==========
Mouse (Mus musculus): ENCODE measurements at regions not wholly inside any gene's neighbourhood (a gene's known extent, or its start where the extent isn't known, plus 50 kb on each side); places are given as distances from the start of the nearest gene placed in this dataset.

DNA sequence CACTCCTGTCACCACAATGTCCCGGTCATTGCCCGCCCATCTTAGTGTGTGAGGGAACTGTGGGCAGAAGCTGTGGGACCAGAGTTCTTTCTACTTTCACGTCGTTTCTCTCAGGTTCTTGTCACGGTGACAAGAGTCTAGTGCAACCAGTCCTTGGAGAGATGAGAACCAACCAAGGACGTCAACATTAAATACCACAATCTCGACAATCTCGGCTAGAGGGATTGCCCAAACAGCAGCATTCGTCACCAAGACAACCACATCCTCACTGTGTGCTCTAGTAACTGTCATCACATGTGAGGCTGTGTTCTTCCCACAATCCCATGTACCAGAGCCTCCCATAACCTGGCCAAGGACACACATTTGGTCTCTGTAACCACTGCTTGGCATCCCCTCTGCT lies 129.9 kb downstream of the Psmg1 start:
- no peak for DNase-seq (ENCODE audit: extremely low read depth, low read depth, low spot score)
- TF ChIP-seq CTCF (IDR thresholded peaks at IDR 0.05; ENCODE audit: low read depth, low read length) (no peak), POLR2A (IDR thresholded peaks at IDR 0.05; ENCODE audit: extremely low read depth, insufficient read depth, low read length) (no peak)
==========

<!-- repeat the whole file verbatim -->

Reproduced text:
Mouse (Mus musculus): ENCODE measurements at regions not wholly inside any gene's neighbourhood (a gene's known extent, or its start where the extent isn't known, plus 50 kb on each side); places are given as distances from the start of the nearest gene placed in this dataset.

DNA sequence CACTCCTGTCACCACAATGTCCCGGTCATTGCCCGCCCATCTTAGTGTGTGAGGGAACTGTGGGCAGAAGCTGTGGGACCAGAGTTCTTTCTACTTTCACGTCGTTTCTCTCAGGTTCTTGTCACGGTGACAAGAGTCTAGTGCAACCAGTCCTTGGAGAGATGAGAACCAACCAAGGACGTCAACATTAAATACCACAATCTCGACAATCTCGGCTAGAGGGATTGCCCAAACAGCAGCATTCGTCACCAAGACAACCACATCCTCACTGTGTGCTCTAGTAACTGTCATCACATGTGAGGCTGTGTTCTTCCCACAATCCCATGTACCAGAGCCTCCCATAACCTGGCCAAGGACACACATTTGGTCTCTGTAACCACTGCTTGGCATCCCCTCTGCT lies 129.9 kb downstream of the Psmg1 start:
- no peak for DNase-seq (ENCODE audit: extremely low read depth, low read depth, low spot score)
- TF ChIP-seq CTCF (IDR thresholded peaks at IDR 0.05; ENCODE audit: low read depth, low read length) (no peak), POLR2A (IDR thresholded peaks at IDR 0.05; ENCODE audit: extremely low read depth, insufficient read depth, low read length) (no peak)